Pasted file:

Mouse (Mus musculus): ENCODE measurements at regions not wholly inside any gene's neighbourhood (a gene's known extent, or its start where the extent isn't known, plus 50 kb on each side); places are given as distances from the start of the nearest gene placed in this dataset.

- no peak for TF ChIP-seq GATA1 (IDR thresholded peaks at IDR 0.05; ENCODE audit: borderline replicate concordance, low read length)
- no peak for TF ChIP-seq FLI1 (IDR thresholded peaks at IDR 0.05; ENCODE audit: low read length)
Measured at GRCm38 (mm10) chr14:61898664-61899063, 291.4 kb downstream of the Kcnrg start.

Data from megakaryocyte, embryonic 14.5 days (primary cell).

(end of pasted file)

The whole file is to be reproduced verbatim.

Mouse (Mus musculus): ENCODE measurements at regions not wholly inside any gene's neighbourhood (a gene's known extent, or its start where the extent isn't known, plus 50 kb on each side); places are given as distances from the start of the nearest gene placed in this dataset.

- no peak for TF ChIP-seq GATA1 (IDR thresholded peaks at IDR 0.05; ENCODE audit: borderline replicate concordance, low read length)
- no peak for TF ChIP-seq FLI1 (IDR thresholded peaks at IDR 0.05; ENCODE audit: low read length)
Measured at GRCm38 (mm10) chr14:61898664-61899063, 291.4 kb downstream of the Kcnrg start.

Data from megakaryocyte, embryonic 14.5 days (primary cell).